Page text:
Despite the technological advances, radio remains a viable source of information and entertainment.
How Did the Radio Come to Mexico?
The radio is a communication method that has united people since its creation.
Its invention sparked a revolution, as people were finally able to communicate easily with one another regardless of distances. It brought people closer together, allowing audiences worldwide to witness important events without the need to be physically present. In Mexico, for decades, it was the primary source of information and entertainment media, alongside the newspapers.
However, new technological and digital changes present threats, so the radio must adapt and reinvent itself.
Radio broadcasting and its impact in Mexico
Brothers Pedro and Alfredo Gómez Fernández brought the radio to Mexico in 1921, installing the first transmission equipment on the “Ideal” theater in Mexico City. The first radio program transmitted only aired on weekends, from 8-9 p.m., until January 1922. In the same year, Constantino de Tárnava launched in Monterrey, Nuevo León the Tárnava Notre Dame (TND) station, which stayed on the air for a few months. Both stations’ broadcasts consisted exclusively of music and poetry.
Radio was entirely experimental and without an identity during the 1920s, as there were cultural, musical and political segments that lasted a few hours each but had no organization or structure.
However, some radio stations became pioneers, such as that of the cigarette factory “El Buen Tono,” assigned the acronym XEB, and continues to exist to this day under the name “La B más grande de México.” On Feb. 5, 1930, nine years after the arrival of the radio in Mexico, “Radio Mundial XEN” (nowadays called “El Fonógrafo” [The Phonograph]) emerged as the first station to offer widespread news in the nation.
Emilio Azcárraga Vidaurreta station’s “XEW” emerged in 1930 as well, but it differed quite a bit from its competition. The station had a 5,000-watt power plant. As such, it was able to reach audiences both inside and outside of Mexico. He became known in Central and South America, which gave him his fame and motto, “La Voz de la América Latina Desde México” (The voice of Latin America from Mexico).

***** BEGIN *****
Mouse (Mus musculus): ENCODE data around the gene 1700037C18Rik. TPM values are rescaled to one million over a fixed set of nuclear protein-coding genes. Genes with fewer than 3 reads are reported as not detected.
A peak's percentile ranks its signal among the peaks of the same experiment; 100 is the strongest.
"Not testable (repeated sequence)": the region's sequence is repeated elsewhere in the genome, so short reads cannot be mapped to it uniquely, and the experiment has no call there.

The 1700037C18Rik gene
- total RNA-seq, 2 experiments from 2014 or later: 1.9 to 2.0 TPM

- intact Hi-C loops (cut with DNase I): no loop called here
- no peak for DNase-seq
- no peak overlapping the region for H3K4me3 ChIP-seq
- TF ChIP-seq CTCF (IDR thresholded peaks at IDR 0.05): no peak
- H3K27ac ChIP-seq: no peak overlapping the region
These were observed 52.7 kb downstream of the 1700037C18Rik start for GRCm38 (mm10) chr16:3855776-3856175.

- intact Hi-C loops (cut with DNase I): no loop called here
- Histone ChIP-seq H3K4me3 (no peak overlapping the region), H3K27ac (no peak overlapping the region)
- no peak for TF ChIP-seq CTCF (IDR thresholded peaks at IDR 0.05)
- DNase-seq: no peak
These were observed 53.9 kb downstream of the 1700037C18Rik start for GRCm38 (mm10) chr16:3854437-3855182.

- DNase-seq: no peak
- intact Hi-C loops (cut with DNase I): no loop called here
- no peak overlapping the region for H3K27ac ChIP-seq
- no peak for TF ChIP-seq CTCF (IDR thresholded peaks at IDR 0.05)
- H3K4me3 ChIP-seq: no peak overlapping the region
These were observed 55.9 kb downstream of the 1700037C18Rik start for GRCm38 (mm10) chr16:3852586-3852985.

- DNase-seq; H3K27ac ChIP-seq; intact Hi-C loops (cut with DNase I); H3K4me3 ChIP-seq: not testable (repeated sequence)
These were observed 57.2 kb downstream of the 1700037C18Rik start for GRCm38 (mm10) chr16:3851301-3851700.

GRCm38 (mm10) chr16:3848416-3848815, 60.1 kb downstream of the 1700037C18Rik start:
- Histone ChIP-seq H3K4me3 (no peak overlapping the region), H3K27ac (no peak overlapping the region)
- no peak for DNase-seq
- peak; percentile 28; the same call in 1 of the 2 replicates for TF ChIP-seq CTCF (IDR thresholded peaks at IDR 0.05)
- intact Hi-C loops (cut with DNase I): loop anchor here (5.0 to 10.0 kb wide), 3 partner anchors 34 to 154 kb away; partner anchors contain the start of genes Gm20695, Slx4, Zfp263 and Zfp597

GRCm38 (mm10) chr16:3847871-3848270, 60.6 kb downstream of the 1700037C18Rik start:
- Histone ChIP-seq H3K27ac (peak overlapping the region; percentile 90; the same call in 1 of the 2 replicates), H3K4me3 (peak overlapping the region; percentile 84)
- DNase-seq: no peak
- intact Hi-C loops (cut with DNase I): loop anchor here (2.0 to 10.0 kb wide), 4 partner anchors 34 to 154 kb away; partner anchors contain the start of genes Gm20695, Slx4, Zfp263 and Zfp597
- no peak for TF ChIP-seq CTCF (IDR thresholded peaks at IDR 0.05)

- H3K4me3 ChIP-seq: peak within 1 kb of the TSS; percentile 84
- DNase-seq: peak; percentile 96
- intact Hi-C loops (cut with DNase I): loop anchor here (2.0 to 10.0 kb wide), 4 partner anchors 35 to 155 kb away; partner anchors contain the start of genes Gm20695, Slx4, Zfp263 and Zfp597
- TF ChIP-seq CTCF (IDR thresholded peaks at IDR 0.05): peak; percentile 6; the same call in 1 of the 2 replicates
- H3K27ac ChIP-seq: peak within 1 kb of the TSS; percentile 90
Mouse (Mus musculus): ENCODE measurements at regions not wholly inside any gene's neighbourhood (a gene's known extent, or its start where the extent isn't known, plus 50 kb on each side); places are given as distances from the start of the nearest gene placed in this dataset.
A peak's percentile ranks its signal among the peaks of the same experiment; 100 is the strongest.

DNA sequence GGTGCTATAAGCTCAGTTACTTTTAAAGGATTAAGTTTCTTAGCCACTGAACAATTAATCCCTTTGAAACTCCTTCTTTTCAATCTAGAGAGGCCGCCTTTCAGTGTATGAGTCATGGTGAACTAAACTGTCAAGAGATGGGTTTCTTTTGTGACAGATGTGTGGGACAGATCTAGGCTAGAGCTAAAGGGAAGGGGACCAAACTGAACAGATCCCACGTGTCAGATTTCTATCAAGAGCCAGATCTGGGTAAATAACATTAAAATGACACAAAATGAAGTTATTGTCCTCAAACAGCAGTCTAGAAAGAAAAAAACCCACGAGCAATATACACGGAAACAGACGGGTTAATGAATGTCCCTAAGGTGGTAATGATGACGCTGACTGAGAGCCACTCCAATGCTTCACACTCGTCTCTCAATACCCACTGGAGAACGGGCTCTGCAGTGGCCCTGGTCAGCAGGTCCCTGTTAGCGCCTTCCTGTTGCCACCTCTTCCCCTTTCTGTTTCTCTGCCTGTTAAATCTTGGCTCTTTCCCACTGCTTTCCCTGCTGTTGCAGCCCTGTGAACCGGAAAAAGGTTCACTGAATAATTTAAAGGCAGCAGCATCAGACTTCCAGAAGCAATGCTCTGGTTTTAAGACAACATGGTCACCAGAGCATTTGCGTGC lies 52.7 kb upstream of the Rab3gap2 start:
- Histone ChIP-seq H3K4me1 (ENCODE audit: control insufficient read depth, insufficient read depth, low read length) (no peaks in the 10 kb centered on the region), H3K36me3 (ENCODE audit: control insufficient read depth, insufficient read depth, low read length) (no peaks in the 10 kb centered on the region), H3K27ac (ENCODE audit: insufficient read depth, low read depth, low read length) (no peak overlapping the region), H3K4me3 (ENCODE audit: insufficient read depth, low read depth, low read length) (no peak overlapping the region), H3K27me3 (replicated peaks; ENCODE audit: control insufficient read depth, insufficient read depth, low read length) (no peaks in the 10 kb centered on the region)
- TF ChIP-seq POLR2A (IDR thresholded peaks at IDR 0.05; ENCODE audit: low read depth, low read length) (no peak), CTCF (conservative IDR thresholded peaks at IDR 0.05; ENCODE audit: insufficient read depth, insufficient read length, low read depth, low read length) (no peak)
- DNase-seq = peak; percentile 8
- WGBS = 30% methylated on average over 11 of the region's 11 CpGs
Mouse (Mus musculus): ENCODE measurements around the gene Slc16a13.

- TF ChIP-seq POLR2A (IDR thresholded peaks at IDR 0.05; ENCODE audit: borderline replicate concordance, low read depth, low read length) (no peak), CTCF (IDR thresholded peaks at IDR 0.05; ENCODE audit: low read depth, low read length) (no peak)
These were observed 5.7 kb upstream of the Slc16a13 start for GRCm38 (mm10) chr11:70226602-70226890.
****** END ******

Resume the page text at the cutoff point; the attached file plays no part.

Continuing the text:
Radio broadcasting and its impact in Mexico
Radio had a difficult time during the 1950s. With the arrival of television, Mexicans had a new entertainment source, yet the radio knew how to position itself with new projects and content.
Although radio revolutionized the 20th century, it is the Internet that leads as the 21st century information and entertainment hub. The radio needs to, once again, adapt if it wants to keep being relevant.
However, radio continues to be an essential method of communication in Mexico. Despite facing both the arrival of the television and the digital age, radio still stands out due to its acoustic qualities that awaken the imagination and has the United Nations’ support as the ideal communication medium that fosters communities’ unity, dialogue and ties through sound.
Sadly, some media specialists consider that radio is at the final stages of its life unless it merges with other digital media. However, others assure that it has retained its cultural roots as a communication method independent of the Internet. It is still the media that accompanies the Mexican society throughout the day, be it on public transport, work or home.
“The radio is a communication medium that, despite time, has remained strong despite the existence of the Internet and its velocity,” said Byron Zamora Giorgge, radio host. “Radio has understood that it needs to adapt to modernity, but it has not lost its charm, and listeners still like to imagine who is the person behind the microphone. That is something that the Internet can not take away from radio, the charm.”
“What radio is doing is expanding its horizons further, reaching places where the signals cannot reach,” said Zamora Giorgge. “A cell phone with Internet access can make a radio listener or a family brighten their day or inform them about important facts.”
According to the U.N., the radio is a medium that transforms, entertains, informs and teaches its entire audience. Someone with a radio at hand is never alone, as it is a tool that breaches distances quickly. It is dynamic, immediate and reliable because several communication professionals verify the information it transmits. Hence, radio maintains a better reputation than digital media, where the massive influx of information makes it nearly impossible to filter.
(Translated and edited by Mario Vázquez. Edited by Carlin Becker)